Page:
Court tells Russia to pay damages to Netherlands

An international court announces Russia must pay damages to Netherlands according to International Tribunal for Law of the Sea (ITLOS)

Photo by: AFP
Photo by: AFP

The Greenpeace ship Arctic Sunrise entering the Northern Sea Route off Russia's coastline to protest against Arctic oil drilling on August 24, 2013

The International Tribunal for Law of the Sea (ITLOS) has told Russia to pay for damages to the Arctic Sunrise vessel to the Netherlands, after the court found Russia had breached its obligations under the UN Convention in accordance to the Law of the Sea, but the date of payment is not determined yet.

In the case of the Arctic Sunrise (Kingdom of the Netherlands v. Russian Federation), ITLOS Case No. 22, Provisional Measures, Order of Nov. 22, 2013, the court ruled that the Netherlands was "entitled to compensation [with interest] for material damage to the Arctic Sunrise."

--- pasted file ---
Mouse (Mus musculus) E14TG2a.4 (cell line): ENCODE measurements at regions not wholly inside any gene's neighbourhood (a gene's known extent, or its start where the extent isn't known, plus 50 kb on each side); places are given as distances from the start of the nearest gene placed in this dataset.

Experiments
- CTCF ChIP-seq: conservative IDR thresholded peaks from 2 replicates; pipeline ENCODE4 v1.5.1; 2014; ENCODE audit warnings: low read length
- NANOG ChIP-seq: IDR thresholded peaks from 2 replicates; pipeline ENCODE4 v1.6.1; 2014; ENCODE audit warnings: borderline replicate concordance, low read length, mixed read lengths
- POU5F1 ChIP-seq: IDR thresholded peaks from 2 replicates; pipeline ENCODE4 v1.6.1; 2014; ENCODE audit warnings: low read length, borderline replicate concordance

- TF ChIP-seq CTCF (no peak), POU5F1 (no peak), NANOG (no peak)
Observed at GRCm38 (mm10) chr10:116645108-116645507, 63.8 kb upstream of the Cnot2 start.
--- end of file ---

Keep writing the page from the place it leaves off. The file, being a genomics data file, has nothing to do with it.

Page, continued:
Arcric Sunrise is a former icebreaker operated by Greenpeace. Russia arrested 30 Greenpeace International members on board the vessel, Arctic Sunrise on September 18, 2013 as they were attempting to block Russian attempts to frack in the area.

Following the court's decision, Dutch Foreign Minister Bert Koenders, made a statement about the case.

“It makes clear that the Netherlands - as the flag state - had the right to stand up for the ship's crew," said Dutch Foreign Minister Bert Koender. 

"The Netherlands sees freedom of expression and the right to demonstrate as public goods that are worth defending," Koenders added.

Russia aims to claim 1.2 million square kilometers of the resource-rich Arctic Sea, expanding its Exclusive Economic Zone (EEZ) by more than nautical miles, says the Ministry of Foreign Affairs on Russia’s document.

The expansion will give Russia the right to exploit  594 oil fields and 159 gas fields believed to be hidden under the sea bed, totaling an estimated five billion tonnes of untapped reserves.

The receding ice in the Arctic Sea has made the exploration and exploitation of previously undiscovered resources viable, as northern countries including Russia, the US, Canada, Denmark and Norway strive to assert their dominance in the region, which is believed to hold around a quarter of the world’s untapped oil and gas reserves.

TRTWorld and agencies